The battle over the election's meaning has proven to be as fierce as the debate over the exact vote count "ARENA's objective is to consolidate the legitimacy of its rule," observed one Salvadoran trade union leader. ARENA party leader and El Salvador's Vice President, Francisco Merino, commented on February 26 that a vote for ARENA would demonstrate that Salvadorans "demand authority, and that law and order should reestablish its reign in our country." To guarantee this interpretation, ARENA is expected to claim victory whether it achieves either an electoral majority or a plurality in the National Assembly.
In contrast, the electoral opposition, which includes the Christian Democrats (PDC), the CD coalition and the socialist UDN, hopes to make the National Assembly a forum to pressure a negotiated solution to the war. Political space for opposition parties has always been tenuous in an El Salvador of military conflict. The relatively stable environment of negotiations would allow the electoral opposition to build their respective bases before El Salvador's presidential elections in 1994.
For the United States, the March 10 elections stand as an enigma. For the past ten years, elections in El Salvador have been key evidence for Republican administrations that U.S. military aid is building democracy. But with electoral advances for the opposition, a set-back could occur for what Salvadoran opposition leaders describe as the real U.S. objective: defeat of the FMLN. "Peace is not the first priority of the North Americans," contends CD coalitions leader Ruben Zamora. "Their first priority is that the FMLN does not win the war."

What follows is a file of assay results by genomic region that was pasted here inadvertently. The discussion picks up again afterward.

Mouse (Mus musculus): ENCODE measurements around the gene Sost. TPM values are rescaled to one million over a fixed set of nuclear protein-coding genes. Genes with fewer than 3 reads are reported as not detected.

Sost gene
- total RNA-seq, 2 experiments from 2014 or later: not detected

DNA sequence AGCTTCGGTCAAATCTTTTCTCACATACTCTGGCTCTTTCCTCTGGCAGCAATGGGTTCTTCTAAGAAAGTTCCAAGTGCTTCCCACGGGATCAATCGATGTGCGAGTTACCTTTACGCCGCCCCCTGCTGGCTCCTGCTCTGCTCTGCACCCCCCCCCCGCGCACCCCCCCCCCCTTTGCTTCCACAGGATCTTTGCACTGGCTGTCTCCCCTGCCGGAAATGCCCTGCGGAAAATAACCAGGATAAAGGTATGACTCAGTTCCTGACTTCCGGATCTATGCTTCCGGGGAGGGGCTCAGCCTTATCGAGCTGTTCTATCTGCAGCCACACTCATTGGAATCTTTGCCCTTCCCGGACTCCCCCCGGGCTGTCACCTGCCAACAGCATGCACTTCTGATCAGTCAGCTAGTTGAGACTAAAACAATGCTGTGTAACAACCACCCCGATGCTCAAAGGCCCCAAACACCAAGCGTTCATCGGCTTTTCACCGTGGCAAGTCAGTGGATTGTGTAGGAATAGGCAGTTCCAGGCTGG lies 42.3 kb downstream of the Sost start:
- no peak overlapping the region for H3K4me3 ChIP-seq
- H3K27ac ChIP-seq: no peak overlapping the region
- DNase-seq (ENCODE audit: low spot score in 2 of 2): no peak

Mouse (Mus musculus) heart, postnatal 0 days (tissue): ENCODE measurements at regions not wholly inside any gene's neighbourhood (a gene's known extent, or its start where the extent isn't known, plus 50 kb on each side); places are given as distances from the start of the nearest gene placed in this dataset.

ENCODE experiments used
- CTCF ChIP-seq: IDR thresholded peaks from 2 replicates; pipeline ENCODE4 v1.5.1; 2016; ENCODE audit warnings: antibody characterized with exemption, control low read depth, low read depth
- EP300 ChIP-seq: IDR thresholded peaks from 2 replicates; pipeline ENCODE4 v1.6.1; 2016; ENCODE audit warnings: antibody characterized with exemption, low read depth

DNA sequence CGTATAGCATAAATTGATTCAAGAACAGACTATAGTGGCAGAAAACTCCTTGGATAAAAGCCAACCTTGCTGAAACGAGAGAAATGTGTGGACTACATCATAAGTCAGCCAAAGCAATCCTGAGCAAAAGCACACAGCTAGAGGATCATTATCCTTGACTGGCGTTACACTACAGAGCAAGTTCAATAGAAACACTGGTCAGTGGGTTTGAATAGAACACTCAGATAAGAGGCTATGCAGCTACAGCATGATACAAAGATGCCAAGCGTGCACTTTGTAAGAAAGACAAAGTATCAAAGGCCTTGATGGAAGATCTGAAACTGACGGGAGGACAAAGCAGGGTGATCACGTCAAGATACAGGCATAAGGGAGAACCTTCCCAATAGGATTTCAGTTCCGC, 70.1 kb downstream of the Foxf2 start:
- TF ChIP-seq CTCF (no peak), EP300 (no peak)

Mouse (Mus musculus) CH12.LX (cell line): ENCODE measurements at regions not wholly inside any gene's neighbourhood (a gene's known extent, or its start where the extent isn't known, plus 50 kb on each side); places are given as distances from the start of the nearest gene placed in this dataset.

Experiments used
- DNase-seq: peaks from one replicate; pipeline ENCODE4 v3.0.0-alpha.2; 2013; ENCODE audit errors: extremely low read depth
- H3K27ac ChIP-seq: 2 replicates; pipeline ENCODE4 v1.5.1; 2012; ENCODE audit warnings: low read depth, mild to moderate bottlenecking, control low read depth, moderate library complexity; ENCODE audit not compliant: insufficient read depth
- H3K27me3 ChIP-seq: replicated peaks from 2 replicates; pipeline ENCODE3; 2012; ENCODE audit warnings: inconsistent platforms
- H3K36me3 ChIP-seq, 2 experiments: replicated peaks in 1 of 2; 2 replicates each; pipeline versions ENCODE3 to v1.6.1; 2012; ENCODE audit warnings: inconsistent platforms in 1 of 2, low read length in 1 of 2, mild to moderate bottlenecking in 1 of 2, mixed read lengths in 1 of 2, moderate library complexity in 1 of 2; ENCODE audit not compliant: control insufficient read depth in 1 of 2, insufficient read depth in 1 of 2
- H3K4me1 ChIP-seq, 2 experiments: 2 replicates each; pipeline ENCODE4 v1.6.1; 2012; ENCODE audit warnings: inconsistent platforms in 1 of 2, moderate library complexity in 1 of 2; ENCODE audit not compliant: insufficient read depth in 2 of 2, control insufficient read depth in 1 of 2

The Rank and File Perspective
For Salvadoran trade unionists, rural campesinos, and urban slum dwellers elections have never been a solution to the poverty and repression which underlie their country's decade long civil war. Barely fifty percent of the electorate turned out for the March 10 vote, consistent with past years. The current strategy for rank and file Salvadoran organizers employs the tactics of concertacion and the civil strike.
Concertacion (Spanish for coalition-building) manifests itself through formations such as the Permanent Committee for the National Debate (CPUN), a broad array of over 1.5 million Salvadorans which hopes to promote a national solution to the civil war by isolating the most recalcitrant elements within the Armed Forces. The March 10 gains by the electoral opposition complement this strategy with the increased isolation of ARENA in the National Assembly.
Civil strikes by public sector employees and factory workers further the isolation of El Salvador's right-wing by forcing concessions from government ministries and business-owners. By doing so, workers attempt to protect themselves from what a February 27 Proceso editorial critically termed, "the scars or (ARENA's) economic deregulation," including a 45% increase in layoffs during 1990. Nearly ten thousand workers in telecommunications and in the ministry of foodstuff regulation held a one-day work stoppage to demand salary increases. On March 11, 1991, telecommunication workers again, along with Treasury Ministry workers this time, went on strike. And one of the largest public employee organizations, the Salvadoran Teachers Front (FMS) promised that educators will hold a series of work stoppages if their salaries are not increased. By flexing its muscles, union organizers contend, the popular movement could force its concerns onto national negotiations.